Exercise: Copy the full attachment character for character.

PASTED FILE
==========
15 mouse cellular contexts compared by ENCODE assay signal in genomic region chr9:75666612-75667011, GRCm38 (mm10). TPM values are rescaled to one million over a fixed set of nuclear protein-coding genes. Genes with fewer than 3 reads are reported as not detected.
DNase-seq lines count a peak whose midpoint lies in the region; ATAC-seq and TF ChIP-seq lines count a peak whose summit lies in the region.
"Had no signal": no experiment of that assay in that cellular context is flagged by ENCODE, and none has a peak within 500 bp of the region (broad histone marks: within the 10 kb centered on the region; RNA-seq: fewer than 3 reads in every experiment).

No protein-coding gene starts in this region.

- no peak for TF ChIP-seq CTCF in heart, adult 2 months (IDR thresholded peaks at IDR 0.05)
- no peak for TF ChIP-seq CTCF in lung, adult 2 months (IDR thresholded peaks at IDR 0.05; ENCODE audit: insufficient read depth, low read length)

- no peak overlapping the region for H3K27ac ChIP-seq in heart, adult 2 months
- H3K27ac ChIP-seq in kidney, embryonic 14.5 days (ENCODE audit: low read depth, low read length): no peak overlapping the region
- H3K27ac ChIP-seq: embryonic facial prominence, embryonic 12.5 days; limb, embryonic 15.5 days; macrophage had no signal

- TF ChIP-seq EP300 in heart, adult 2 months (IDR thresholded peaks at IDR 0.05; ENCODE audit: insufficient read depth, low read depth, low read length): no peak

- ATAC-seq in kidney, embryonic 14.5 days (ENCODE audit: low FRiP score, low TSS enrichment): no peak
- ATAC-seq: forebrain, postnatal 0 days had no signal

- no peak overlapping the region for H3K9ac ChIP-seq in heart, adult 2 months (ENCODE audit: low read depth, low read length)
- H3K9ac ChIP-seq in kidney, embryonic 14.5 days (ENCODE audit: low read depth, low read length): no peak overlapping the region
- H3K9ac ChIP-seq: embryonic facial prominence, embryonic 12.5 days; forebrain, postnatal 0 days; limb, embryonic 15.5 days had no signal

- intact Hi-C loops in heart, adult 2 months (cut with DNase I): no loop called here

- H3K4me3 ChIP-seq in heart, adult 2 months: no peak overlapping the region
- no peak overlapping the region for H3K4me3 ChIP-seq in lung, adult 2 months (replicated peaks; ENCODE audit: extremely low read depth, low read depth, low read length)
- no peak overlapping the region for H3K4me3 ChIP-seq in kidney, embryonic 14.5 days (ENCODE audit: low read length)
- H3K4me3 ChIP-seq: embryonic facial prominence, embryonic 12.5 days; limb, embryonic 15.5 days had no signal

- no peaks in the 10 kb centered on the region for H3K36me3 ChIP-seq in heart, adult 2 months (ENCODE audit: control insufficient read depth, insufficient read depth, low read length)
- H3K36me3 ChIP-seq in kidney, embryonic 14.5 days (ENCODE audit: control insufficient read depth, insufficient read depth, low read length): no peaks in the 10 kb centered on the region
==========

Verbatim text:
15 mouse cellular contexts compared by ENCODE assay signal in genomic region chr9:75666612-75667011, GRCm38 (mm10). TPM values are rescaled to one million over a fixed set of nuclear protein-coding genes. Genes with fewer than 3 reads are reported as not detected.
DNase-seq lines count a peak whose midpoint lies in the region; ATAC-seq and TF ChIP-seq lines count a peak whose summit lies in the region.
"Had no signal": no experiment of that assay in that cellular context is flagged by ENCODE, and none has a peak within 500 bp of the region (broad histone marks: within the 10 kb centered on the region; RNA-seq: fewer than 3 reads in every experiment).

No protein-coding gene starts in this region.

- no peak for TF ChIP-seq CTCF in heart, adult 2 months (IDR thresholded peaks at IDR 0.05)
- no peak for TF ChIP-seq CTCF in lung, adult 2 months (IDR thresholded peaks at IDR 0.05; ENCODE audit: insufficient read depth, low read length)

- no peak overlapping the region for H3K27ac ChIP-seq in heart, adult 2 months
- H3K27ac ChIP-seq in kidney, embryonic 14.5 days (ENCODE audit: low read depth, low read length): no peak overlapping the region
- H3K27ac ChIP-seq: embryonic facial prominence, embryonic 12.5 days; limb, embryonic 15.5 days; macrophage had no signal

- TF ChIP-seq EP300 in heart, adult 2 months (IDR thresholded peaks at IDR 0.05; ENCODE audit: insufficient read depth, low read depth, low read length): no peak

- ATAC-seq in kidney, embryonic 14.5 days (ENCODE audit: low FRiP score, low TSS enrichment): no peak
- ATAC-seq: forebrain, postnatal 0 days had no signal

- no peak overlapping the region for H3K9ac ChIP-seq in heart, adult 2 months (ENCODE audit: low read depth, low read length)
- H3K9ac ChIP-seq in kidney, embryonic 14.5 days (ENCODE audit: low read depth, low read length): no peak overlapping the region
- H3K9ac ChIP-seq: embryonic facial prominence, embryonic 12.5 days; forebrain, postnatal 0 days; limb, embryonic 15.5 days had no signal

- intact Hi-C loops in heart, adult 2 months (cut with DNase I): no loop called here

- H3K4me3 ChIP-seq in heart, adult 2 months: no peak overlapping the region
- no peak overlapping the region for H3K4me3 ChIP-seq in lung, adult 2 months (replicated peaks; ENCODE audit: extremely low read depth, low read depth, low read length)
- no peak overlapping the region for H3K4me3 ChIP-seq in kidney, embryonic 14.5 days (ENCODE audit: low read length)
- H3K4me3 ChIP-seq: embryonic facial prominence, embryonic 12.5 days; limb, embryonic 15.5 days had no signal

- no peaks in the 10 kb centered on the region for H3K36me3 ChIP-seq in heart, adult 2 months (ENCODE audit: control insufficient read depth, insufficient read depth, low read length)
- H3K36me3 ChIP-seq in kidney, embryonic 14.5 days (ENCODE audit: control insufficient read depth, insufficient read depth, low read length): no peaks in the 10 kb centered on the region